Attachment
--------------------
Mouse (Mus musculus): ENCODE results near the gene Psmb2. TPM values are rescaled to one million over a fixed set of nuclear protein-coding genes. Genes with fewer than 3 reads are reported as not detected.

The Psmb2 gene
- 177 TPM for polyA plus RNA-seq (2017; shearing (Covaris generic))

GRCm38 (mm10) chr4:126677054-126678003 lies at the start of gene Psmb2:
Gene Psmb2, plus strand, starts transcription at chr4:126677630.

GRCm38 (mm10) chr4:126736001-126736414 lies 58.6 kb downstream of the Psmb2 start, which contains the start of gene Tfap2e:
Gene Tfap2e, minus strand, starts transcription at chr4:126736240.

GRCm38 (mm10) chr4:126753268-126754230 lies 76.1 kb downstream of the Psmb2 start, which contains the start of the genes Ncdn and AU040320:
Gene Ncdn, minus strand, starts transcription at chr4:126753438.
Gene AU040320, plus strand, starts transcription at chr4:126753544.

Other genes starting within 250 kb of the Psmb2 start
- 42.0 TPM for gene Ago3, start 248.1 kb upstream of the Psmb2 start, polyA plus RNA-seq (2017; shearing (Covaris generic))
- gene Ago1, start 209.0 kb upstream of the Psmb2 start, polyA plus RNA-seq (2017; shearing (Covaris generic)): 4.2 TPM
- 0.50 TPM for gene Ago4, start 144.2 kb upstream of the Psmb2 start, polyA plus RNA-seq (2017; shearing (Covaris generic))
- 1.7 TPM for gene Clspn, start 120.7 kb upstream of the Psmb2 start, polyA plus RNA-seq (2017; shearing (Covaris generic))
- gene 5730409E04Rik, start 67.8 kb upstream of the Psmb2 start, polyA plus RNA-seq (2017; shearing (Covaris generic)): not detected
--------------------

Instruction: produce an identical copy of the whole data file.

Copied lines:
Mouse (Mus musculus): ENCODE results near the gene Psmb2. TPM values are rescaled to one million over a fixed set of nuclear protein-coding genes. Genes with fewer than 3 reads are reported as not detected.

The Psmb2 gene
- 177 TPM for polyA plus RNA-seq (2017; shearing (Covaris generic))

GRCm38 (mm10) chr4:126677054-126678003 lies at the start of gene Psmb2:
Gene Psmb2, plus strand, starts transcription at chr4:126677630.

GRCm38 (mm10) chr4:126736001-126736414 lies 58.6 kb downstream of the Psmb2 start, which contains the start of gene Tfap2e:
Gene Tfap2e, minus strand, starts transcription at chr4:126736240.

GRCm38 (mm10) chr4:126753268-126754230 lies 76.1 kb downstream of the Psmb2 start, which contains the start of the genes Ncdn and AU040320:
Gene Ncdn, minus strand, starts transcription at chr4:126753438.
Gene AU040320, plus strand, starts transcription at chr4:126753544.

Other genes starting within 250 kb of the Psmb2 start
- 42.0 TPM for gene Ago3, start 248.1 kb upstream of the Psmb2 start, polyA plus RNA-seq (2017; shearing (Covaris generic))
- gene Ago1, start 209.0 kb upstream of the Psmb2 start, polyA plus RNA-seq (2017; shearing (Covaris generic)): 4.2 TPM
- 0.50 TPM for gene Ago4, start 144.2 kb upstream of the Psmb2 start, polyA plus RNA-seq (2017; shearing (Covaris generic))
- 1.7 TPM for gene Clspn, start 120.7 kb upstream of the Psmb2 start, polyA plus RNA-seq (2017; shearing (Covaris generic))
- gene 5730409E04Rik, start 67.8 kb upstream of the Psmb2 start, polyA plus RNA-seq (2017; shearing (Covaris generic)): not detected